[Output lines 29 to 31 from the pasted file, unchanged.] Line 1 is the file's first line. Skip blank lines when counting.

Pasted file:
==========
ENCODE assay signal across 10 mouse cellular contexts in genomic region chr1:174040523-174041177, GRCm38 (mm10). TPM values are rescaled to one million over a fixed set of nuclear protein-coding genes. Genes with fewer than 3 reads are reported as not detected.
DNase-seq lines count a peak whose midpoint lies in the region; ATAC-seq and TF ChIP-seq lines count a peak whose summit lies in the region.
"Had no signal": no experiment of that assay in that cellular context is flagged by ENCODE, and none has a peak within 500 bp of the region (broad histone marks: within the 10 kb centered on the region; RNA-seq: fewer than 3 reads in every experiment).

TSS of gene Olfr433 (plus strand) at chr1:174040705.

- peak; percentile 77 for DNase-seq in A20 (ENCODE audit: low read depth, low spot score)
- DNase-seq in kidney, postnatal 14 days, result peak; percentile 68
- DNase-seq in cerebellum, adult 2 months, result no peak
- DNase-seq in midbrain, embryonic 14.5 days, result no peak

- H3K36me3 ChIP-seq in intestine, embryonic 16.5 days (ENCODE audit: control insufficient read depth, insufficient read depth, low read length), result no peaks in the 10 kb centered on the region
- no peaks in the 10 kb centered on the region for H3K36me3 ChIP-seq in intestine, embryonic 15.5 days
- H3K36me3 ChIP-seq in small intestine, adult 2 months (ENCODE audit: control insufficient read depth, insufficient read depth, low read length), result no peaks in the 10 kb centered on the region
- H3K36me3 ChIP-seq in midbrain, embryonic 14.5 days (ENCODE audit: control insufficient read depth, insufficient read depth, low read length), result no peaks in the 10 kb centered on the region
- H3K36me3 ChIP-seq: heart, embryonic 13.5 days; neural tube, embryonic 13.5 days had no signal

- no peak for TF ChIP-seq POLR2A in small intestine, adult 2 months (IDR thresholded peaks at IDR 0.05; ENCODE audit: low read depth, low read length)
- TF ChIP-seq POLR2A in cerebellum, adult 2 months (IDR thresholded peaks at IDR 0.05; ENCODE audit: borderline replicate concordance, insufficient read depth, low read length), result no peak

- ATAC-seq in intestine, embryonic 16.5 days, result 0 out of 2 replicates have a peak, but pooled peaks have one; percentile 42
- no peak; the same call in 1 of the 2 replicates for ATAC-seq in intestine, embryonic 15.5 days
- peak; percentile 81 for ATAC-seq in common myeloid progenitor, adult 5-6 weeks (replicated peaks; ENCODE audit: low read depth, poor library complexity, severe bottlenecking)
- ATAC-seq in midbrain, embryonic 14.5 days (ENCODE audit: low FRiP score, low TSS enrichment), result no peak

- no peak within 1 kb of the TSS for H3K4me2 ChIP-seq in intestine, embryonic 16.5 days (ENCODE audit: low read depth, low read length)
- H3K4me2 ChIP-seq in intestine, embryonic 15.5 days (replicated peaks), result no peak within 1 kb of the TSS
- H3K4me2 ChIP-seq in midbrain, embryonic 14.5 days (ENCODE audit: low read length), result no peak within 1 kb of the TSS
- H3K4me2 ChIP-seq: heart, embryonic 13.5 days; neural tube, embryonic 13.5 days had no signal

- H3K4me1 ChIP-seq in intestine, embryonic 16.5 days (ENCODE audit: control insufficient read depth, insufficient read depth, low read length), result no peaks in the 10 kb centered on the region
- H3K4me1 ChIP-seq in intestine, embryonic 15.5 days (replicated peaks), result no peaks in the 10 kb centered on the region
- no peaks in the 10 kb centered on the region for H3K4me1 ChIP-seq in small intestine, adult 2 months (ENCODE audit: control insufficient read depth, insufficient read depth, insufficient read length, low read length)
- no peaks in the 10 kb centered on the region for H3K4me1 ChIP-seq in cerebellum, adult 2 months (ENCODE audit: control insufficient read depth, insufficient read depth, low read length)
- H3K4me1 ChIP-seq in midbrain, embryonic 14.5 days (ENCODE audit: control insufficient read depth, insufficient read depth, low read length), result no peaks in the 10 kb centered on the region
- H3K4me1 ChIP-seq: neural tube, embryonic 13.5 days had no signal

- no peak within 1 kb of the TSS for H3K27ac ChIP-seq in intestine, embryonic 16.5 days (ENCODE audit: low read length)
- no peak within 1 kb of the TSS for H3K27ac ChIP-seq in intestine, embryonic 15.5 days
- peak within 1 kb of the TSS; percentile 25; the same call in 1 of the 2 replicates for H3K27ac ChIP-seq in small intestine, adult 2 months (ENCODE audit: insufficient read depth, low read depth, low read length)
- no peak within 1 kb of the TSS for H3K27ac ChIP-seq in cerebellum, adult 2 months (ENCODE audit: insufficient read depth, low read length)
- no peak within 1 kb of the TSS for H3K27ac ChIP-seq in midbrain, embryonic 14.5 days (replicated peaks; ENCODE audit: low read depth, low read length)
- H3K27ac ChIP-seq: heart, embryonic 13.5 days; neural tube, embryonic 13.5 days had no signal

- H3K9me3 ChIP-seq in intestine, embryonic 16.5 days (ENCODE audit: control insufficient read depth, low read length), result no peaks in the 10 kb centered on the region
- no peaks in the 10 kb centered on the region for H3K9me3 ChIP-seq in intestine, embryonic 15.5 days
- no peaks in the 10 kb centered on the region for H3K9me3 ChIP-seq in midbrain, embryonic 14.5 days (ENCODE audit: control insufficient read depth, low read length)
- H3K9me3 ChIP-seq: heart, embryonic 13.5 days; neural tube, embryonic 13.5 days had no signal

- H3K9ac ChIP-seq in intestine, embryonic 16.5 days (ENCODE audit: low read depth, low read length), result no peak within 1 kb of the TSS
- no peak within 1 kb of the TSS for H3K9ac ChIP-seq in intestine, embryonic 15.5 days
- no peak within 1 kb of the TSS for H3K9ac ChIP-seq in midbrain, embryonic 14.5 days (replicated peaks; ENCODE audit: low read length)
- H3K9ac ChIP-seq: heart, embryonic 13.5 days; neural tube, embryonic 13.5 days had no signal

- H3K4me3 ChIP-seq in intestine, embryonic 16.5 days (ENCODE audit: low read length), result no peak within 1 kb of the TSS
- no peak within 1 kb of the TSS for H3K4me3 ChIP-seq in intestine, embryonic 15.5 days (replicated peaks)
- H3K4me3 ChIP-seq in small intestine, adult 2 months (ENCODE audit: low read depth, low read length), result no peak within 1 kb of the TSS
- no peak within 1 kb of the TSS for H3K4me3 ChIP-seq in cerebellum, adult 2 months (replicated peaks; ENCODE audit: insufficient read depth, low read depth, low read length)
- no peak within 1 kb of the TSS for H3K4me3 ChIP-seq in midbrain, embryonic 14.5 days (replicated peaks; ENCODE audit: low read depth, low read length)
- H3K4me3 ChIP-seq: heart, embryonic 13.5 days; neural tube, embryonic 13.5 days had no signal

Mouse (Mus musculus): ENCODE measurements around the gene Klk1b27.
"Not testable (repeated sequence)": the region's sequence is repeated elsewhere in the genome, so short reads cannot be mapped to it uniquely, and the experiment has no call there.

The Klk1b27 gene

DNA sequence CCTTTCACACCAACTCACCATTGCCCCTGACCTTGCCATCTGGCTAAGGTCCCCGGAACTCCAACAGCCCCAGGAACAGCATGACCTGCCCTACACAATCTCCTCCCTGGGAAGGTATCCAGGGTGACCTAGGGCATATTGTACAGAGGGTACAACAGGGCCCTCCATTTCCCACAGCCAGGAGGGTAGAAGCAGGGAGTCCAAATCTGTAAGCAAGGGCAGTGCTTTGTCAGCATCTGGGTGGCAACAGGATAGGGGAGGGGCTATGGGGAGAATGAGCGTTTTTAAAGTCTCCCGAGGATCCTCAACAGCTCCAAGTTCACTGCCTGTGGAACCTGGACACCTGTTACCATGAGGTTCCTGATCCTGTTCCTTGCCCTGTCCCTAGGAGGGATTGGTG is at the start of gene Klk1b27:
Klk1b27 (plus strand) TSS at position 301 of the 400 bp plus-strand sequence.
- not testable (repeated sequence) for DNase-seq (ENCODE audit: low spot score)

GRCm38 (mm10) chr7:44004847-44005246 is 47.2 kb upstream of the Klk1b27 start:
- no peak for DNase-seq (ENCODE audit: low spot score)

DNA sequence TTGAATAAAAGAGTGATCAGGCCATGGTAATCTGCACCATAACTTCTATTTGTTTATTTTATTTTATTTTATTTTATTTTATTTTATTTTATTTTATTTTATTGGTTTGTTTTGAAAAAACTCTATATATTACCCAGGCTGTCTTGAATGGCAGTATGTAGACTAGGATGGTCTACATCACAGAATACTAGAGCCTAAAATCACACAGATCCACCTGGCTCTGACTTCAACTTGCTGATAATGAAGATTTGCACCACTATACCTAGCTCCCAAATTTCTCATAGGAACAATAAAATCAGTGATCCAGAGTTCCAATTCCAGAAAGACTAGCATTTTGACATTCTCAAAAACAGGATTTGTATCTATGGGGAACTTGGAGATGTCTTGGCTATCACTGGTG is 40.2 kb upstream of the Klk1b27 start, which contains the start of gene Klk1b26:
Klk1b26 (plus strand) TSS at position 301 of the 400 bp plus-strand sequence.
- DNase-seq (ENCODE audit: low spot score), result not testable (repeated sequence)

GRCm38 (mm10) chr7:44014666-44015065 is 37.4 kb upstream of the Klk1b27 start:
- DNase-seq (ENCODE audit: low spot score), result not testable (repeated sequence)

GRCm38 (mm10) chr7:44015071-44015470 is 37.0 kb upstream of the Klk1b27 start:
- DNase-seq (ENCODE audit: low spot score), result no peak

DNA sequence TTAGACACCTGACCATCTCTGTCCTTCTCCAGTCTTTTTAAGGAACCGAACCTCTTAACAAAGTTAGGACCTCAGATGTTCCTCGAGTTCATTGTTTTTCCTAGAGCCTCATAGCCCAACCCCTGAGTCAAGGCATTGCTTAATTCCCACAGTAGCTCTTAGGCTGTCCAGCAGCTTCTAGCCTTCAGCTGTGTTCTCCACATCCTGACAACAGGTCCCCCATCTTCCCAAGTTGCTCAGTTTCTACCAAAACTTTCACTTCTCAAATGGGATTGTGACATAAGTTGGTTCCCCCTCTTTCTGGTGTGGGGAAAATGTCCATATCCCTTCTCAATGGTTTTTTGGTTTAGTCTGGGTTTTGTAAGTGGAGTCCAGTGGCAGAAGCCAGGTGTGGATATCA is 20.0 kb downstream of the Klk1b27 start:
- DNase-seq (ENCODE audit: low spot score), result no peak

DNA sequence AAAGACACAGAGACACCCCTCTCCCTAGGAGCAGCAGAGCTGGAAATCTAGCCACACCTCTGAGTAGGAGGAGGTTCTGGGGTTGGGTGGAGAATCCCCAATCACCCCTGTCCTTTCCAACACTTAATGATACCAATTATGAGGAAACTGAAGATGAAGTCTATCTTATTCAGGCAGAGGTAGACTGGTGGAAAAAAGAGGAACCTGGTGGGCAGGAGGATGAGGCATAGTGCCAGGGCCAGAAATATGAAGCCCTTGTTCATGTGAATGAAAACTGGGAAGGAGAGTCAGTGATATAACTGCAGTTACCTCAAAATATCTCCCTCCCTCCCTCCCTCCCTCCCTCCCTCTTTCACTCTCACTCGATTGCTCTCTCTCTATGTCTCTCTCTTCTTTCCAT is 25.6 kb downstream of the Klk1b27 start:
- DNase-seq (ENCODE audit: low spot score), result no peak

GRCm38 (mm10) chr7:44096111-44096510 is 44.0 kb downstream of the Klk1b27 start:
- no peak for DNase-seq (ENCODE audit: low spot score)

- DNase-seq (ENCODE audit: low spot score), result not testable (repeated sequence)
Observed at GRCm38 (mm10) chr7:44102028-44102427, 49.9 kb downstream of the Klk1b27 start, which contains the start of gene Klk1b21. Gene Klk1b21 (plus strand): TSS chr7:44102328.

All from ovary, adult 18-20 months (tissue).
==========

- H3K4me1 ChIP-seq: neural tube, embryonic 13.5 days had no signal

- no peak within 1 kb of the TSS for H3K27ac ChIP-seq in intestine, embryonic 16.5 days (ENCODE audit: low read length)
- no peak within 1 kb of the TSS for H3K27ac ChIP-seq in intestine, embryonic 15.5 days